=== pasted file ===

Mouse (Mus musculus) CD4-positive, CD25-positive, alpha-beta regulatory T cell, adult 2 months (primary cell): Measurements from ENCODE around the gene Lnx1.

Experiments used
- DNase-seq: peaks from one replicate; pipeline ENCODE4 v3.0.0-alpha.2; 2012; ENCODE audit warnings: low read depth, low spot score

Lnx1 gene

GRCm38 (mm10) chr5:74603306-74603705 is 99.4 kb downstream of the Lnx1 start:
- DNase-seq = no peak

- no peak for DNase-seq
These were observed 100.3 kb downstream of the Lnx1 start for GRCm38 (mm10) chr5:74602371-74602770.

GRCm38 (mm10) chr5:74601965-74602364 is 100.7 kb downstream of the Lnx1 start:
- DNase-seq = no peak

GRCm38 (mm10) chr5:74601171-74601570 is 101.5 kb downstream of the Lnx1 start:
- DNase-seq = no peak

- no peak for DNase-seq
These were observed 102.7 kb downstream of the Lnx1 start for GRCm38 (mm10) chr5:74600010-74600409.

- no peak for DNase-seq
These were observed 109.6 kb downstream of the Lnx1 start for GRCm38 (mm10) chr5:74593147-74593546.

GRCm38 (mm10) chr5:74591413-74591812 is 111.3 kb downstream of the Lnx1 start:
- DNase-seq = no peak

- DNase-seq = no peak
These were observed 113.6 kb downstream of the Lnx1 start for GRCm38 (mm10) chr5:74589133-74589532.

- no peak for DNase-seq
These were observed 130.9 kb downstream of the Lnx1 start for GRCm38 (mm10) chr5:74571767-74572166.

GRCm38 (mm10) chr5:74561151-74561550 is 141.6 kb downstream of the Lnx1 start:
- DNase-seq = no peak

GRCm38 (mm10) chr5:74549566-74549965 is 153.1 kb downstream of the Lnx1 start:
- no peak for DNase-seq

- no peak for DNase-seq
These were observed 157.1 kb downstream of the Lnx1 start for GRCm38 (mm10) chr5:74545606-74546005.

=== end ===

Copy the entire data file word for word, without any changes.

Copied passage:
Mouse (Mus musculus) CD4-positive, CD25-positive, alpha-beta regulatory T cell, adult 2 months (primary cell): Measurements from ENCODE around the gene Lnx1.

Experiments used
- DNase-seq: peaks from one replicate; pipeline ENCODE4 v3.0.0-alpha.2; 2012; ENCODE audit warnings: low read depth, low spot score

Lnx1 gene

GRCm38 (mm10) chr5:74603306-74603705 is 99.4 kb downstream of the Lnx1 start:
- DNase-seq = no peak

- no peak for DNase-seq
These were observed 100.3 kb downstream of the Lnx1 start for GRCm38 (mm10) chr5:74602371-74602770.

GRCm38 (mm10) chr5:74601965-74602364 is 100.7 kb downstream of the Lnx1 start:
- DNase-seq = no peak

GRCm38 (mm10) chr5:74601171-74601570 is 101.5 kb downstream of the Lnx1 start:
- DNase-seq = no peak

- no peak for DNase-seq
These were observed 102.7 kb downstream of the Lnx1 start for GRCm38 (mm10) chr5:74600010-74600409.

- no peak for DNase-seq
These were observed 109.6 kb downstream of the Lnx1 start for GRCm38 (mm10) chr5:74593147-74593546.

GRCm38 (mm10) chr5:74591413-74591812 is 111.3 kb downstream of the Lnx1 start:
- DNase-seq = no peak

- DNase-seq = no peak
These were observed 113.6 kb downstream of the Lnx1 start for GRCm38 (mm10) chr5:74589133-74589532.

- no peak for DNase-seq
These were observed 130.9 kb downstream of the Lnx1 start for GRCm38 (mm10) chr5:74571767-74572166.

GRCm38 (mm10) chr5:74561151-74561550 is 141.6 kb downstream of the Lnx1 start:
- DNase-seq = no peak

GRCm38 (mm10) chr5:74549566-74549965 is 153.1 kb downstream of the Lnx1 start:
- no peak for DNase-seq

- no peak for DNase-seq
These were observed 157.1 kb downstream of the Lnx1 start for GRCm38 (mm10) chr5:74545606-74546005.